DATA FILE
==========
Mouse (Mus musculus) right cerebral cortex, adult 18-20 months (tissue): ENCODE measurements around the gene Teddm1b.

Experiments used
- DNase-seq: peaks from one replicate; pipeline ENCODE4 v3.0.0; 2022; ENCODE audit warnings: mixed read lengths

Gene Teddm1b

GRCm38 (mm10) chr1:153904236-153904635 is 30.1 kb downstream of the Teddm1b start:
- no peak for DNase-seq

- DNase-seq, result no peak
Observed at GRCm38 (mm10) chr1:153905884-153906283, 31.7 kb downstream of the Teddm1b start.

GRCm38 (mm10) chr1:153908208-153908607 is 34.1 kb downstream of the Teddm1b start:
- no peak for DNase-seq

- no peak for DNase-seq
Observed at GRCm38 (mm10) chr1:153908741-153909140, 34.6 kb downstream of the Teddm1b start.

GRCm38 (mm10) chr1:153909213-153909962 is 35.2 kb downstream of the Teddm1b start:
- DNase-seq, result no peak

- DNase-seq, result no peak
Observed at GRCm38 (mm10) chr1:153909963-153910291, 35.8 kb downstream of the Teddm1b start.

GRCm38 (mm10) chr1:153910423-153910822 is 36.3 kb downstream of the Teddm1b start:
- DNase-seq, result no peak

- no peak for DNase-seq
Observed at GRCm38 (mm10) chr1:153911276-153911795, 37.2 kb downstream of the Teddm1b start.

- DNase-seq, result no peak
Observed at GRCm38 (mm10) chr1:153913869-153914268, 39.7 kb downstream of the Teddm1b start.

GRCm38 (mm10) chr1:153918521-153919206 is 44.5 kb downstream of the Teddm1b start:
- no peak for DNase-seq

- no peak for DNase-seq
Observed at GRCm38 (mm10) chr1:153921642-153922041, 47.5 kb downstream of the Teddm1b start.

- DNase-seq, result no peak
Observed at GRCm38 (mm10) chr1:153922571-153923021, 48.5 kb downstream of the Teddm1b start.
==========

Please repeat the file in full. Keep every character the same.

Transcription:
Mouse (Mus musculus) right cerebral cortex, adult 18-20 months (tissue): ENCODE measurements around the gene Teddm1b.

Experiments used
- DNase-seq: peaks from one replicate; pipeline ENCODE4 v3.0.0; 2022; ENCODE audit warnings: mixed read lengths

Gene Teddm1b

GRCm38 (mm10) chr1:153904236-153904635 is 30.1 kb downstream of the Teddm1b start:
- no peak for DNase-seq

- DNase-seq, result no peak
Observed at GRCm38 (mm10) chr1:153905884-153906283, 31.7 kb downstream of the Teddm1b start.

GRCm38 (mm10) chr1:153908208-153908607 is 34.1 kb downstream of the Teddm1b start:
- no peak for DNase-seq

- no peak for DNase-seq
Observed at GRCm38 (mm10) chr1:153908741-153909140, 34.6 kb downstream of the Teddm1b start.

GRCm38 (mm10) chr1:153909213-153909962 is 35.2 kb downstream of the Teddm1b start:
- DNase-seq, result no peak

- DNase-seq, result no peak
Observed at GRCm38 (mm10) chr1:153909963-153910291, 35.8 kb downstream of the Teddm1b start.

GRCm38 (mm10) chr1:153910423-153910822 is 36.3 kb downstream of the Teddm1b start:
- DNase-seq, result no peak

- no peak for DNase-seq
Observed at GRCm38 (mm10) chr1:153911276-153911795, 37.2 kb downstream of the Teddm1b start.

- DNase-seq, result no peak
Observed at GRCm38 (mm10) chr1:153913869-153914268, 39.7 kb downstream of the Teddm1b start.

GRCm38 (mm10) chr1:153918521-153919206 is 44.5 kb downstream of the Teddm1b start:
- no peak for DNase-seq

- no peak for DNase-seq
Observed at GRCm38 (mm10) chr1:153921642-153922041, 47.5 kb downstream of the Teddm1b start.

- DNase-seq, result no peak
Observed at GRCm38 (mm10) chr1:153922571-153923021, 48.5 kb downstream of the Teddm1b start.